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    I'm sorry, but that sounds rather racist, to hold someone accountable for having instincts and responses that are different from those of other species. The whole point of Titan is to accept the fact that different species have different behaviors, different standards, etc. and not force everyone to conform to a human set of assumptions. I mean, come on, Worf murdered Duras in cold blood and Picard just gave him a slap on the wrist because it was part of his Klingon culture. Jadzia helped her three Klingon friends kill the Albino and eat his heart, and that was also forgiven as an acceptable cultural variation, even though it wasn't her own culture! Ree didn't do anything nearly that extreme.

    Under normal circumstances, a Pahkwa-thanh male's protective instincts are very beneficial. They keep children safe, which is undeniably a good thing. What happened here was a freak concatenation of circumstances: Deanna's grief and fear for her baby, amplified by Tuvok's grief at his own loss, triggered Ree's instincts, and given the immediate danger to the ship at that particular moment, those instincts compelled Ree to do everything in his power to get the baby away from the danger. Under most circumstances, 99 percent of the time, an instinct to get a baby to safety would not be defined as criminal behavior! You have to remember, Ree was reacting as if it were his own child that was in danger. You'd throw the book at someone for that?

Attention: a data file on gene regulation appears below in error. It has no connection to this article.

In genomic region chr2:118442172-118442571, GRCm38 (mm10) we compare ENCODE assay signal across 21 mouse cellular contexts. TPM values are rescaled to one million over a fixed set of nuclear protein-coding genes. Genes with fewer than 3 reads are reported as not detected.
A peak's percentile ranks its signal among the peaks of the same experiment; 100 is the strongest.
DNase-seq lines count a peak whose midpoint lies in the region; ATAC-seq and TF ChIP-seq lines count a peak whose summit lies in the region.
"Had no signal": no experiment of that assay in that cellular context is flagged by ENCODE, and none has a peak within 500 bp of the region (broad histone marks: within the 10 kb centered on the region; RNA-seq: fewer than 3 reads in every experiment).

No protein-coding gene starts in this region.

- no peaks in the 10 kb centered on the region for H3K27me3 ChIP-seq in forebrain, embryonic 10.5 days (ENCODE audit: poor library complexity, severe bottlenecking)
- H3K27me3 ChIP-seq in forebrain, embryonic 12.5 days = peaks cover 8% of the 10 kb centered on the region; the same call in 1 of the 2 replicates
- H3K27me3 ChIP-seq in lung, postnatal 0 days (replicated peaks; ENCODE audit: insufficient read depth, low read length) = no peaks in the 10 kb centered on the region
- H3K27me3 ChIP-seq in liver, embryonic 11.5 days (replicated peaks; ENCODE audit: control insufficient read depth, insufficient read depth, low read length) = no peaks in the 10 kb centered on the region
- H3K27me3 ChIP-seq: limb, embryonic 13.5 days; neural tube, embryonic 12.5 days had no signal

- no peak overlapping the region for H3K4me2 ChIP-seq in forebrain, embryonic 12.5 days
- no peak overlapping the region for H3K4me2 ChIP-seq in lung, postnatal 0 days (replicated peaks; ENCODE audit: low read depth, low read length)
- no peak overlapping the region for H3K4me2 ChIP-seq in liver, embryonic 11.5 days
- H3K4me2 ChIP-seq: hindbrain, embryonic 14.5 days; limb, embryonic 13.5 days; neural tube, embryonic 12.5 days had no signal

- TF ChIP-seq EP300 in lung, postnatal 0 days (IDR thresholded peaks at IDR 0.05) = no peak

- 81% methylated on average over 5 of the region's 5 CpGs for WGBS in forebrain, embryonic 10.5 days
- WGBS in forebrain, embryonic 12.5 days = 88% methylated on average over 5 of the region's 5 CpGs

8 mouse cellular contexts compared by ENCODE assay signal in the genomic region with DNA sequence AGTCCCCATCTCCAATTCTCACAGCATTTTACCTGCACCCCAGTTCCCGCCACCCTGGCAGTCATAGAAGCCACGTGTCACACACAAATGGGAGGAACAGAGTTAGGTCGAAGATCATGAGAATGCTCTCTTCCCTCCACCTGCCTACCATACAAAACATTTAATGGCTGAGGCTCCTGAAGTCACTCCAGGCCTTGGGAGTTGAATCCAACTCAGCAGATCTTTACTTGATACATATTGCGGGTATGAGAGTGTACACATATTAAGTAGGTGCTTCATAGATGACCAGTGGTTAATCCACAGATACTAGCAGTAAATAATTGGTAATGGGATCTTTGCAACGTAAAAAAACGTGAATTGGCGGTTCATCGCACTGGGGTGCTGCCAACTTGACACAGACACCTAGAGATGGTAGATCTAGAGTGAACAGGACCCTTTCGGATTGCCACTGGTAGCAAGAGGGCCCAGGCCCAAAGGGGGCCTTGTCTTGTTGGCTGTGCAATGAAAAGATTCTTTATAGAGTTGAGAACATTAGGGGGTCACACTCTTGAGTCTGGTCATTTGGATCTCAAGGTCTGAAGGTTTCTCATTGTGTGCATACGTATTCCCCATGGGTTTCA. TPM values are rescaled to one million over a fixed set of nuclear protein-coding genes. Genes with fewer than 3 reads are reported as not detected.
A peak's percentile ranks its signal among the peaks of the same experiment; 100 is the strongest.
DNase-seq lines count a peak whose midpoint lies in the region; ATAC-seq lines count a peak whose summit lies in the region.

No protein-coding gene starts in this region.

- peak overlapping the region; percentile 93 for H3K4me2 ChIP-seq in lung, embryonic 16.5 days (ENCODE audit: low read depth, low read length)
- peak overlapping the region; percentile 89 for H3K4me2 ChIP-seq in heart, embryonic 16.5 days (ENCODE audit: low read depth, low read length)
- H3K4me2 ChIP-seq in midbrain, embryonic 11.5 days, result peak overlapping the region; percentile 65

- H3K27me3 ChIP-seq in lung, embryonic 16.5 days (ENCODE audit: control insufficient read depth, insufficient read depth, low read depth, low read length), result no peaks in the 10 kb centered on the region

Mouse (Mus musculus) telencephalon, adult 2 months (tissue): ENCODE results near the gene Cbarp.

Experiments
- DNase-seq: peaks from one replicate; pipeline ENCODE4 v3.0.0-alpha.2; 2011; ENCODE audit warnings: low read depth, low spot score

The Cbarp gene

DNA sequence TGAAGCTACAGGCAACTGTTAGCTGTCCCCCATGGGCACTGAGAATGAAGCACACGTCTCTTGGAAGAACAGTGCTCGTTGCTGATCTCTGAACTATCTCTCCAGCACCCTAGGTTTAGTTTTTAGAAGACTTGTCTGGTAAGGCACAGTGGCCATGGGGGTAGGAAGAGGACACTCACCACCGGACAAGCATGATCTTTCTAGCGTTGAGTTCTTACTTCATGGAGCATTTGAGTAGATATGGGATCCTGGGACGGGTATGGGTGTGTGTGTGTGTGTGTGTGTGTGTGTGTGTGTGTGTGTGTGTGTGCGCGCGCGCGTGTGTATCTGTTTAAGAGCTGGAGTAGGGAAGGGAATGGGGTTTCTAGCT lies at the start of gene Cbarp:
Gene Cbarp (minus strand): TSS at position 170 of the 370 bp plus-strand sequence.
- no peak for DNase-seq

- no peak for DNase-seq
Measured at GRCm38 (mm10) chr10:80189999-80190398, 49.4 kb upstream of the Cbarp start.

7. Enterpriserules

    Enterpriserules Commodore Commodore

    It is not so much that Ree was wrong or that he should have something bad happen to him because of his instinctual response; I just did not really enjoy this as the B story. I thought that it was silly and just distracted from the main story, but not in a good way. Just didn't connect with it.
     
  8. Christopher

    Christopher Writer Admiral

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    ^Well, you can't please everybody. It's just that something surrounding the birth of the baby had to go dramatically wrong, and I didn't want to do the cliche of giving birth in the middle of a space battle or something.